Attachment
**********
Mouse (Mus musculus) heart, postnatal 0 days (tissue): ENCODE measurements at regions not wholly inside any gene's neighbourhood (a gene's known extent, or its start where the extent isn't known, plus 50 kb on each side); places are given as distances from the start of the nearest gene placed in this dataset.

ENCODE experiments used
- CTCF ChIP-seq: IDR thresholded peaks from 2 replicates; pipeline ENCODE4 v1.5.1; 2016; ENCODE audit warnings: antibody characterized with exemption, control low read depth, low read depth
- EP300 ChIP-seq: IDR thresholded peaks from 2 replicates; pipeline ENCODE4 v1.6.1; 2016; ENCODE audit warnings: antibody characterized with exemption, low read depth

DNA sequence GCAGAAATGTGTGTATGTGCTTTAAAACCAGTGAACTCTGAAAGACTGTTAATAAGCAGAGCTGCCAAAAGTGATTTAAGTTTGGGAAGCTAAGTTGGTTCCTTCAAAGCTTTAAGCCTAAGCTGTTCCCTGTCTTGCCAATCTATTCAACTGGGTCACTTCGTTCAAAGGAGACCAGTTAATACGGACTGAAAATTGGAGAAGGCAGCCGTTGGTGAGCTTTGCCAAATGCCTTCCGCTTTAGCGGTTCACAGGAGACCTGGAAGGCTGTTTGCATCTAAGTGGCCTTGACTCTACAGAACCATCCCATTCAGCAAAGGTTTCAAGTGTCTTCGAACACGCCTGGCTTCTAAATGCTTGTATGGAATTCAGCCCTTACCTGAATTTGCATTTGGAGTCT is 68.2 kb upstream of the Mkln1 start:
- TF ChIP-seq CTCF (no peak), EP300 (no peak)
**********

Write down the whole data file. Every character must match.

Mouse (Mus musculus) heart, postnatal 0 days (tissue): ENCODE measurements at regions not wholly inside any gene's neighbourhood (a gene's known extent, or its start where the extent isn't known, plus 50 kb on each side); places are given as distances from the start of the nearest gene placed in this dataset.

ENCODE experiments used
- CTCF ChIP-seq: IDR thresholded peaks from 2 replicates; pipeline ENCODE4 v1.5.1; 2016; ENCODE audit warnings: antibody characterized with exemption, control low read depth, low read depth
- EP300 ChIP-seq: IDR thresholded peaks from 2 replicates; pipeline ENCODE4 v1.6.1; 2016; ENCODE audit warnings: antibody characterized with exemption, low read depth

DNA sequence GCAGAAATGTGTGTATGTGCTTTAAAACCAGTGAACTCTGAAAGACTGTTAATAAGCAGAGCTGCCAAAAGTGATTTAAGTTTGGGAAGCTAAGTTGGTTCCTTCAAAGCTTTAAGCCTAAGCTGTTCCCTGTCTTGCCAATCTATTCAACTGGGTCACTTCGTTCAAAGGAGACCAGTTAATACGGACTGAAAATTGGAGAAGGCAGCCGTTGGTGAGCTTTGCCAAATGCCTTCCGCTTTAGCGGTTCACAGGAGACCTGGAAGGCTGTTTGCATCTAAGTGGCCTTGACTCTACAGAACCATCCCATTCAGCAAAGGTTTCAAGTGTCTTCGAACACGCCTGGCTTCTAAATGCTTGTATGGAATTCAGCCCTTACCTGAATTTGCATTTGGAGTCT is 68.2 kb upstream of the Mkln1 start:
- TF ChIP-seq CTCF (no peak), EP300 (no peak)